Novate Medical has announced that Souheil Saddekni, professor of Vascular and Interventional Radiology at the University of Alabama, Birmingham, USA, has enrolled the first patient in the SENTRY IDE study.
The SENTRY study is a prospective, single-arm, multicentre study designed to evaluate the safety and efficacy of Novate’s novel bioconvertible Sentry Inferior Vena Cava (IVC) Filter. Approximately 135 patients at transient risk of pulmonary embolism are being enrolled at up to 25 sites in the USA and internationally. The primary endpoint of the study is the composite rate of clinical success of the Sentry IVC filter at six months.
The Sentry IVC filter is the first bioconvertible IVC filter. It is designed to provide protection from pulmonary embolism during the period that a patient is at risk and then bioconvert to a non-filtering configuration after a minimum of sixty days. This feature removes the requirement for an additional interventional procedure to retrieve the device. In addition, Sentry has a cylindrical frame that is designed to reduce the reported complications of existing IVC filter technologies including tilt, migration, fracture and vessel perforation.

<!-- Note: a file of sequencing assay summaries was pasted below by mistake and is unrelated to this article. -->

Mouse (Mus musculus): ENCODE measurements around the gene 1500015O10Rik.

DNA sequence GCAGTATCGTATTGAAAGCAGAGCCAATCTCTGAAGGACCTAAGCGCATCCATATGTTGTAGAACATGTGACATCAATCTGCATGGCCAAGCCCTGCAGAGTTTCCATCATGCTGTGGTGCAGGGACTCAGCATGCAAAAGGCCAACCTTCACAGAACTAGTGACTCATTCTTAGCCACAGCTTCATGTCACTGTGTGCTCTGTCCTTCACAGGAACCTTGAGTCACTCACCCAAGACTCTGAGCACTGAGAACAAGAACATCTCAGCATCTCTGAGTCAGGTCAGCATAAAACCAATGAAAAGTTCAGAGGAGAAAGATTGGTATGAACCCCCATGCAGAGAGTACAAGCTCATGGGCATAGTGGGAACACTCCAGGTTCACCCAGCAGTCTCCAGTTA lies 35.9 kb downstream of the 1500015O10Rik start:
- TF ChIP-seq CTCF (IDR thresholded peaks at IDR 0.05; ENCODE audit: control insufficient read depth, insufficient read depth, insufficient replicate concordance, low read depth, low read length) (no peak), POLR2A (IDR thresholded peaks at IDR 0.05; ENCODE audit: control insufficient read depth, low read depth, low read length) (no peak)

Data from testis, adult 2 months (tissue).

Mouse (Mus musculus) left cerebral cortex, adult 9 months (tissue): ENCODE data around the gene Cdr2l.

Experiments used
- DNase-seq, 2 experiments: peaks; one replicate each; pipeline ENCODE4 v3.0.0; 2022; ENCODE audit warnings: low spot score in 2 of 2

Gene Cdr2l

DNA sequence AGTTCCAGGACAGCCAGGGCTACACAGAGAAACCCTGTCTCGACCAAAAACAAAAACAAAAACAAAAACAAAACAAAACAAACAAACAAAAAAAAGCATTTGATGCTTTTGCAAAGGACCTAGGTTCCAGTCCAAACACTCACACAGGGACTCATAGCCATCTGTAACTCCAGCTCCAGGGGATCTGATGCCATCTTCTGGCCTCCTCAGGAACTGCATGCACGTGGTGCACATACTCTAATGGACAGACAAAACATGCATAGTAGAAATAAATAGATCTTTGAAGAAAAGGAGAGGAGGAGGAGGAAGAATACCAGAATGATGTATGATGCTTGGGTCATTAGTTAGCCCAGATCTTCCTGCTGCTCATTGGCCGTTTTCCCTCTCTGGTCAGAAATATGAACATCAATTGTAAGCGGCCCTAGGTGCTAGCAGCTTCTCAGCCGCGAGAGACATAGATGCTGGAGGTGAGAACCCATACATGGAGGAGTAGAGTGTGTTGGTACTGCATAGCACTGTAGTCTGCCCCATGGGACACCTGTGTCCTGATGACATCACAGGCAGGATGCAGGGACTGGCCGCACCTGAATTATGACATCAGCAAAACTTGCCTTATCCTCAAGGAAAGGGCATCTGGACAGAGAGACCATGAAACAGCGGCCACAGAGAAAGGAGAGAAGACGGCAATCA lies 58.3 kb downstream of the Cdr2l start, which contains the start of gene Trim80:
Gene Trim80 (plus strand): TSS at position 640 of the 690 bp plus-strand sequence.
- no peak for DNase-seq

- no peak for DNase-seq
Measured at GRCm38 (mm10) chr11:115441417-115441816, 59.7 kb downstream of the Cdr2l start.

Saddekni comments, “The Sentry device performed well in the procedure and appears to offer a novel alternative in the prevention of pulmonary embolism. Interestingly, the patient considered the removal of the need for a second procedure to be an important factor during the process of consent. We are pleased to contribute this first case in this important study.”
SENTRY’s principal investigator, Michael Dake, Stanford University Medical Center, Stanford, California, USA, comments, “I am delighted that the SENTRY study is underway. The Sentry IVC filter is a truly novel device which potentially will change the way we manage patients at transient risk of pulmonary embolism. We hope to be able to show that the device design reduces the known complications of IVC filters while removing the need for a retrieval procedure.”